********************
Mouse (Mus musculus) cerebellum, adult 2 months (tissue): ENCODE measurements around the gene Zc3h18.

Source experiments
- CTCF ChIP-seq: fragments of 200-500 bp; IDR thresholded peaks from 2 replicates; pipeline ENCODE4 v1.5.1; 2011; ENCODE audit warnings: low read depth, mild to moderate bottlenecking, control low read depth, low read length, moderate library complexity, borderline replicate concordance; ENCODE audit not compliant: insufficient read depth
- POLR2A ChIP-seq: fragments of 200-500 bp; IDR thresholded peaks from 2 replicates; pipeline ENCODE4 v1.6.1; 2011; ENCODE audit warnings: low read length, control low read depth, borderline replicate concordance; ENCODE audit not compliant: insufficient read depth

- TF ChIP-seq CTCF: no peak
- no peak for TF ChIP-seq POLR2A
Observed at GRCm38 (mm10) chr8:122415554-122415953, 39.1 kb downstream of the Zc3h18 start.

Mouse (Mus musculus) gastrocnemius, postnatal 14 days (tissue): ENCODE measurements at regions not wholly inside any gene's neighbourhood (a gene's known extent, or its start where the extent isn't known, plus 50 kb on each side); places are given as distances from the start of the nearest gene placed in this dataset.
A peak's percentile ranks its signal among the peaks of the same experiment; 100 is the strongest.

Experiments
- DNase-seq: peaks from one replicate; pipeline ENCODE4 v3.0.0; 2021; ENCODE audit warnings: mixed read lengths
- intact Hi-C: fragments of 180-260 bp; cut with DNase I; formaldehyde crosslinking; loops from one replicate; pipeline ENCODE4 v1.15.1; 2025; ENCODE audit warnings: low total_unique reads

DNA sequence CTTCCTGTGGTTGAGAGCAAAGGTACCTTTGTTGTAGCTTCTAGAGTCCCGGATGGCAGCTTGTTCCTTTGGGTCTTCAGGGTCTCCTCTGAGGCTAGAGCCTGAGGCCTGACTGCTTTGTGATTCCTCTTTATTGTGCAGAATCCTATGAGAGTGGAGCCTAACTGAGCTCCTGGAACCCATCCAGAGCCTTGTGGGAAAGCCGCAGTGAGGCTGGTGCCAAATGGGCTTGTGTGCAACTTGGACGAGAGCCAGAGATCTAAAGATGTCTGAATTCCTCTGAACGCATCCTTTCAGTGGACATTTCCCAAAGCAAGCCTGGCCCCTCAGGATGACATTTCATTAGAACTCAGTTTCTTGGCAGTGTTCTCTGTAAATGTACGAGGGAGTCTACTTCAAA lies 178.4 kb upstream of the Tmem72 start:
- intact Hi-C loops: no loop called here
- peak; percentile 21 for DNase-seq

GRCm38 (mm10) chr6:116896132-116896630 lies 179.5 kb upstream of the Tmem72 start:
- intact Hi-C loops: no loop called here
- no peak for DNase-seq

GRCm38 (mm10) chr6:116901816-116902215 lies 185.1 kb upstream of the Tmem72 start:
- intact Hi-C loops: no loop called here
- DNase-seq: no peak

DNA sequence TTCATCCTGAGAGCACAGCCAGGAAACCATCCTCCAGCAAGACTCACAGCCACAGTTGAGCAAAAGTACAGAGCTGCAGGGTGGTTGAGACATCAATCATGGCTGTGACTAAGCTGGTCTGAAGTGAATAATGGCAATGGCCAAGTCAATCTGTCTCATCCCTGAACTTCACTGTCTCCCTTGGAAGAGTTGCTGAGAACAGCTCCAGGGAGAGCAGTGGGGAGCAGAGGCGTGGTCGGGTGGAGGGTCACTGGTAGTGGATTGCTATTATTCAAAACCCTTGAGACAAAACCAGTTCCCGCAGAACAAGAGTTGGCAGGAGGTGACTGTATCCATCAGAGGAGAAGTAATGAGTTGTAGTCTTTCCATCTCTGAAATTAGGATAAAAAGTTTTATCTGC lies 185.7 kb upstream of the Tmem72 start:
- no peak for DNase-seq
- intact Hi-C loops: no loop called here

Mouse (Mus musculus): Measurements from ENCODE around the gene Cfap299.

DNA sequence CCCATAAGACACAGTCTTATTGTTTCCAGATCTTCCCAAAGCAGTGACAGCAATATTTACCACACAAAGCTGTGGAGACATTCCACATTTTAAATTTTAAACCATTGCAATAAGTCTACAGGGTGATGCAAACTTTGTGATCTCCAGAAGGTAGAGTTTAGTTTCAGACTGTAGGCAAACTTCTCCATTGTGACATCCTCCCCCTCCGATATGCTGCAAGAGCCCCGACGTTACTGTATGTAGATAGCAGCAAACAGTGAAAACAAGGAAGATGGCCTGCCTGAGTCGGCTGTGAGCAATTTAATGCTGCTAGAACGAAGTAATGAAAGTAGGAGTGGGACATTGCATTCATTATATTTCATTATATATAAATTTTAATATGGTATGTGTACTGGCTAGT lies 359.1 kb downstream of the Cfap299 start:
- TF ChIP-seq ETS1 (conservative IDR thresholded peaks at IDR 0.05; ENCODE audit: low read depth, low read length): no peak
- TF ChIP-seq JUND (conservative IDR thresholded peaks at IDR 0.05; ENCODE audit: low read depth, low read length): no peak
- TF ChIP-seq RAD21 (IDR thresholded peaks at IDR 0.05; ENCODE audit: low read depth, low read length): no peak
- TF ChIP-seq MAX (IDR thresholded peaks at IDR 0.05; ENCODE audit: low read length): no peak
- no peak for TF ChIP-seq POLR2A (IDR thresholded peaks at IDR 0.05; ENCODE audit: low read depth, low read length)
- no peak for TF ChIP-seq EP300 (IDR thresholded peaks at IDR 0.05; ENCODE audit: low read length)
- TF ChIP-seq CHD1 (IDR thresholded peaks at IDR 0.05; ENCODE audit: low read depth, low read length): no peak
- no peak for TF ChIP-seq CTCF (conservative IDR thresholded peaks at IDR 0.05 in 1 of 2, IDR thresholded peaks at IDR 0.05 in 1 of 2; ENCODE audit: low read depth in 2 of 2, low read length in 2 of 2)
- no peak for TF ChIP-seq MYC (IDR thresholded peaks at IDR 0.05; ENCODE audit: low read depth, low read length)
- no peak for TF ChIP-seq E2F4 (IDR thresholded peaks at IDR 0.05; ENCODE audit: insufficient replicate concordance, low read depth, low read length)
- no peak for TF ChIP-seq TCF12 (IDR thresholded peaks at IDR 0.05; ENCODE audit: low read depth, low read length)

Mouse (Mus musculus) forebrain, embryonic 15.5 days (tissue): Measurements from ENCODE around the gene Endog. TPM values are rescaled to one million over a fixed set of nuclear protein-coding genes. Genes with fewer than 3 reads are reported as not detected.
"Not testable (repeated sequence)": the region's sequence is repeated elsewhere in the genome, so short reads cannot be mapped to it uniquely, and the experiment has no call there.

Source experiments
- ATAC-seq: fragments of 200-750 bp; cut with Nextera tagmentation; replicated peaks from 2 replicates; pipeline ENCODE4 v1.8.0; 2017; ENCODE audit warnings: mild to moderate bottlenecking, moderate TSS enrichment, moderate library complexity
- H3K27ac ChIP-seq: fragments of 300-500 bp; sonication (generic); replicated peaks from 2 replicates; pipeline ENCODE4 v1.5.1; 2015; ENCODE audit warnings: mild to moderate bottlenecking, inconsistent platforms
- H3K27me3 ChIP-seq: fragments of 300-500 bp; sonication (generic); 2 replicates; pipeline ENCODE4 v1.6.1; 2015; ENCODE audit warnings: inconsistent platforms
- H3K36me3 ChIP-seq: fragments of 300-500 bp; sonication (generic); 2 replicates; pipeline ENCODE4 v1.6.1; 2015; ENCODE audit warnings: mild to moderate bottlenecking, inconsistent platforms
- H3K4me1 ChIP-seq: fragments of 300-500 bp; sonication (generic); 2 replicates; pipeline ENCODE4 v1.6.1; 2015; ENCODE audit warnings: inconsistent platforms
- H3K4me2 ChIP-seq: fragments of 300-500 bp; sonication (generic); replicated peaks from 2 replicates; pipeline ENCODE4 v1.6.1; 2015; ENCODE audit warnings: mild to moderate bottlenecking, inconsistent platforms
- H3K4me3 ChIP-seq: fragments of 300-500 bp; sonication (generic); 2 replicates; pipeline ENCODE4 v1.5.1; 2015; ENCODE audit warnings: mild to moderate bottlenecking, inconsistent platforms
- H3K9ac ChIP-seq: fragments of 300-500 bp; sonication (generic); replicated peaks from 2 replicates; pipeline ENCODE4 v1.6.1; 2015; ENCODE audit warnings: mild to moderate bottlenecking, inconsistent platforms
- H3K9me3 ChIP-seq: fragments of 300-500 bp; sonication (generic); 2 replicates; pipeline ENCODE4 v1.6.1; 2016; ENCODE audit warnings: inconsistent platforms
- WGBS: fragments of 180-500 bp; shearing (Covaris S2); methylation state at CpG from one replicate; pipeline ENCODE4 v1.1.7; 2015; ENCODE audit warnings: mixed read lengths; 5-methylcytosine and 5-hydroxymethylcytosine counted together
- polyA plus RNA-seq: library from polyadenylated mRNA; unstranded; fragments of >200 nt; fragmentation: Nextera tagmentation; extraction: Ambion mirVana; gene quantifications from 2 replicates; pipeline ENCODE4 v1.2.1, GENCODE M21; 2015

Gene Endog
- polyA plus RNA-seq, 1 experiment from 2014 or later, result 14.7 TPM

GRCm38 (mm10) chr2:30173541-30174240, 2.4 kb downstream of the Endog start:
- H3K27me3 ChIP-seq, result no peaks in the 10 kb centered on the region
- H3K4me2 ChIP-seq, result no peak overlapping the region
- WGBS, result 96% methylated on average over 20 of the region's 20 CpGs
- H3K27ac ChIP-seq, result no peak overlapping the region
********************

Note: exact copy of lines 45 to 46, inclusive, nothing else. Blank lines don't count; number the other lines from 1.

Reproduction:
- H3K4me1 ChIP-seq: fragments of 300-500 bp; sonication (generic); 2 replicates; pipeline ENCODE4 v1.6.1; 2015; ENCODE audit warnings: inconsistent platforms
- H3K4me2 ChIP-seq: fragments of 300-500 bp; sonication (generic); replicated peaks from 2 replicates; pipeline ENCODE4 v1.6.1; 2015; ENCODE audit warnings: mild to moderate bottlenecking, inconsistent platforms